- Atlanta, Georgia-based photographer Joshua Dudley Greer has spent the last seven years taking road trips across America and photographing along the 46,876-mile-long Interstate Highway System.
- Greer felt that exploring the Interstate Highway System, which he calls “a physical manifestation of our national character,” would give him the best understanding of what America is today. Along the way, he saw and captured many strange, beautiful moments that he calls “minor miracles.”
- Greer has collected his years of work road tripping and photographing America’s highways into “Somewhere Along the Line,” to be published early next year. He’s running a Kickstarter where people can pre-order the book until November 12.
In large part, the 46,876 miles of superhighways have dictated the development of America’s culture and economy of suburbs, malls, and corporate franchises. The uniformity of the road system has encouraged the uniformity of American life. Stop off any exit along Interstate 95 or Interstate 80 and you are likely to find a similar collection of strip malls, diners, gas stations, and fast food joints. It’s why most Americans just keep driving.
Atlanta, Georgia-based photographer Joshua Dudley Greer had a different idea. Instead of jetting down the road, Greer drove along America’s highways at a crawl and tried to photograph exceptions to the sameness such as, in his words, “a man cooking ribs at a truck stop for eighteen hours or a billboard asking for someone to donate a kidney.”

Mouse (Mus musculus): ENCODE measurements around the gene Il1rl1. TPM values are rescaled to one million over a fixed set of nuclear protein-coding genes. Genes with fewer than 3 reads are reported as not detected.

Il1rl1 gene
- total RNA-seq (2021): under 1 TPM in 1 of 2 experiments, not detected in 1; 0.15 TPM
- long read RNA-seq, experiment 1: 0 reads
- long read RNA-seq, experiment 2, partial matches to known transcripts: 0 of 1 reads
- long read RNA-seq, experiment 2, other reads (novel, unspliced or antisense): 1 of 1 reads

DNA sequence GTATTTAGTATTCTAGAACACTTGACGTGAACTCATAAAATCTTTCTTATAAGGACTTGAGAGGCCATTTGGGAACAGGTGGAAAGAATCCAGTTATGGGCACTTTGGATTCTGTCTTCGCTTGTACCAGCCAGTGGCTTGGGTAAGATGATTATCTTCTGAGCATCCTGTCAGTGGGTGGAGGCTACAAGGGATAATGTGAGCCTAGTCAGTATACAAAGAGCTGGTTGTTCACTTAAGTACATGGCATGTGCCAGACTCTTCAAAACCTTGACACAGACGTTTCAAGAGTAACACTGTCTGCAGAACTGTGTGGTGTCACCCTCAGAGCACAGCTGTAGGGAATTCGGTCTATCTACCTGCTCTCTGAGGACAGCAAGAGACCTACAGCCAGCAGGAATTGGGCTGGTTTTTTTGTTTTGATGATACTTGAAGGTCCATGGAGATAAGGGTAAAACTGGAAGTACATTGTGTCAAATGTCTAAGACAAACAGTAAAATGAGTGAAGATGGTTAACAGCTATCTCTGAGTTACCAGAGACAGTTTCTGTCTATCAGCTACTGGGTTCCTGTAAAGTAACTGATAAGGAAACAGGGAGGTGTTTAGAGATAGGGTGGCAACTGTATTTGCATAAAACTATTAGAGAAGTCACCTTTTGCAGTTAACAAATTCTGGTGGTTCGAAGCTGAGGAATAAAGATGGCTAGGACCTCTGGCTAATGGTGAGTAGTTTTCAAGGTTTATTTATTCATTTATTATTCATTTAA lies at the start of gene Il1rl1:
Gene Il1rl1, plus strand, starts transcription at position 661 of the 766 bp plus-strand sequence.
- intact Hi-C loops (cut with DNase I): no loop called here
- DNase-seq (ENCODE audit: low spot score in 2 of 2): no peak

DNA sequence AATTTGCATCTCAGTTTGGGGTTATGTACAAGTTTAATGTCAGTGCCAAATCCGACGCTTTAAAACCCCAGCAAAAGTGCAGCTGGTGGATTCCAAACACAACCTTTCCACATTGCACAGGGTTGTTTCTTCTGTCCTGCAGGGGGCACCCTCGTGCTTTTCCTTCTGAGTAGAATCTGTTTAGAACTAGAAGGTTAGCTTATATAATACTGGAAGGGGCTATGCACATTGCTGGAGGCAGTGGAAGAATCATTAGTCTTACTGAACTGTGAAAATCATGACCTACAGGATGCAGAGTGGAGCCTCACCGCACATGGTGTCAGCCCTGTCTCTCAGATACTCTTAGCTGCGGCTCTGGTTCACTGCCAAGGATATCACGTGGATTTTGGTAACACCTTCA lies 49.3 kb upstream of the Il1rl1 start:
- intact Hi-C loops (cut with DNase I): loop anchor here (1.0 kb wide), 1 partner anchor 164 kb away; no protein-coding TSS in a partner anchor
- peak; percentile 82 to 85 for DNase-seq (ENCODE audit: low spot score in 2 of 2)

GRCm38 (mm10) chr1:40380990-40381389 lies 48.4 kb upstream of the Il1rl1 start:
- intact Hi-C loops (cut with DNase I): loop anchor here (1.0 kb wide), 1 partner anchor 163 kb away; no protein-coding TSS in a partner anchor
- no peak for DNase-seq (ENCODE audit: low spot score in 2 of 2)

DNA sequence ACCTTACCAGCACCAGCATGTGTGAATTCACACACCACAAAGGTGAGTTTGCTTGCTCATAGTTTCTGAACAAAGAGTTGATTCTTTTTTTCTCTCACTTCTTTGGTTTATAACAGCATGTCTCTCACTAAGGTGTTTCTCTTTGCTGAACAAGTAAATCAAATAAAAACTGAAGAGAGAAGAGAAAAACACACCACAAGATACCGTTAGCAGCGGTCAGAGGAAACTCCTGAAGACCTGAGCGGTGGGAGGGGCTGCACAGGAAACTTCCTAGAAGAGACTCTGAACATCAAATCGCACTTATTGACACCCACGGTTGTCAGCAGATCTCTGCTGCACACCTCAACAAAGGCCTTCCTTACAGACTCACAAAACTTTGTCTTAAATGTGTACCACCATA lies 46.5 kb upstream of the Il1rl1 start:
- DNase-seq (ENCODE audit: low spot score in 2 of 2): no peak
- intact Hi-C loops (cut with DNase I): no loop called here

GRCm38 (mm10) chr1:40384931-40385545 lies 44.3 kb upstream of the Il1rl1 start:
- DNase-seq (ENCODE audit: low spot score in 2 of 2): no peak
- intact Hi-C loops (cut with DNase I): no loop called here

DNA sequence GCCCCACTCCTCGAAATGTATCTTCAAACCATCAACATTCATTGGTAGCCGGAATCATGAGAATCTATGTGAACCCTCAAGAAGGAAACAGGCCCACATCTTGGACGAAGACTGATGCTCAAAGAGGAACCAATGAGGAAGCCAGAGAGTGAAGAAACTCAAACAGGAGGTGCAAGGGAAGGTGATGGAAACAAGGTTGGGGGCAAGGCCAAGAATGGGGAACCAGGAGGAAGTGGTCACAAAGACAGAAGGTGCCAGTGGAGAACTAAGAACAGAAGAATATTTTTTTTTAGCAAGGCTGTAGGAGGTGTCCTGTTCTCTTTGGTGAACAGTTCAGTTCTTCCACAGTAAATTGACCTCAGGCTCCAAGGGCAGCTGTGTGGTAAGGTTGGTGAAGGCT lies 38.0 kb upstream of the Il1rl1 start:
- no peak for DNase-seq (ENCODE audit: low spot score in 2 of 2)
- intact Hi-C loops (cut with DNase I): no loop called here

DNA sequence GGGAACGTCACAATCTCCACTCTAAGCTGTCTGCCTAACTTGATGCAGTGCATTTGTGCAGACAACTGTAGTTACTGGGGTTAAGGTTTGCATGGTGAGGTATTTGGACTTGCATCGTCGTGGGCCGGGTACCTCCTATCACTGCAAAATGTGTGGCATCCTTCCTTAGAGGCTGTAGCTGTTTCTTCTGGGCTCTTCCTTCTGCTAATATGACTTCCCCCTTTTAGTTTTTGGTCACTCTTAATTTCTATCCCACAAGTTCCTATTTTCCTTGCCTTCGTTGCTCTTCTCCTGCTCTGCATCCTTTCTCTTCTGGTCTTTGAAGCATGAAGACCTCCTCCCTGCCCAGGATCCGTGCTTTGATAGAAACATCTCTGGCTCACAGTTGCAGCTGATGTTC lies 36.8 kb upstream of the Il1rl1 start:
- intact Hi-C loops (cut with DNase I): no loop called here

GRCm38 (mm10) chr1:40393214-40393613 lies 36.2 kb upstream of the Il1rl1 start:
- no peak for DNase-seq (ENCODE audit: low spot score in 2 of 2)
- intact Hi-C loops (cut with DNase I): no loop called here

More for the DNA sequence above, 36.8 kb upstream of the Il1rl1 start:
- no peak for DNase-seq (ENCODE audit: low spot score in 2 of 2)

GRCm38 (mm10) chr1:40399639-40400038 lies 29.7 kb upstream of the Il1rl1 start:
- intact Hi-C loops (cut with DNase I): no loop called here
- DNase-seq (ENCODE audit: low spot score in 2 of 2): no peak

For seven years and over 100,000 miles of driving, Greer tried to capture the strange, mysterious, and beautiful moments he found along the Interstate Highway System, in the hopes that it might help him understand what America is today.
“I think the big highways can be seen as a physical manifestation of our national character – economically, politically, socially, and environmentally,” Greer told Business Insider. “We’re at a point where our infrastructure is long past its shelf life and is crumbling all around us and yet we continue to either band-aid the problem or look the other way.”
A book of Greer’s near-decade-long exploration of America’s highways, titled “Somewhere Along the Line,” will be published by German publisher Kehrer Verlag early next year.
Greer recently launched a Kickstarter to take preorders of the book, which will run until November 12. You can check it out here and see some of his photos below.
The US began construction of the Interstate Highway System in 1956 under President Dwight Eisenhower.
Federal Highway Administration
While numerous highways predated the system, the IHS was the first standardised system of superhighways in the country.
Federal Highway Administration
Ever since, the Interstate Highway System has had a huge impact on America’s culture and development. It set in stone that the car was the center of America’s culture and economy.
Greer began taking road trips along the Interstate Highway System at the age of 19. He told Business Insider that he has spent half his life on such trips.
Greer said he feels similar to journalist Robert Samuelson, who said “To understand America, you must understand highways.”
The IHS drastically changed day-to-day life in America. Prior, Americans travelled at slower speeds along roads lined with businesses and architecture specifically tailored to the region and town.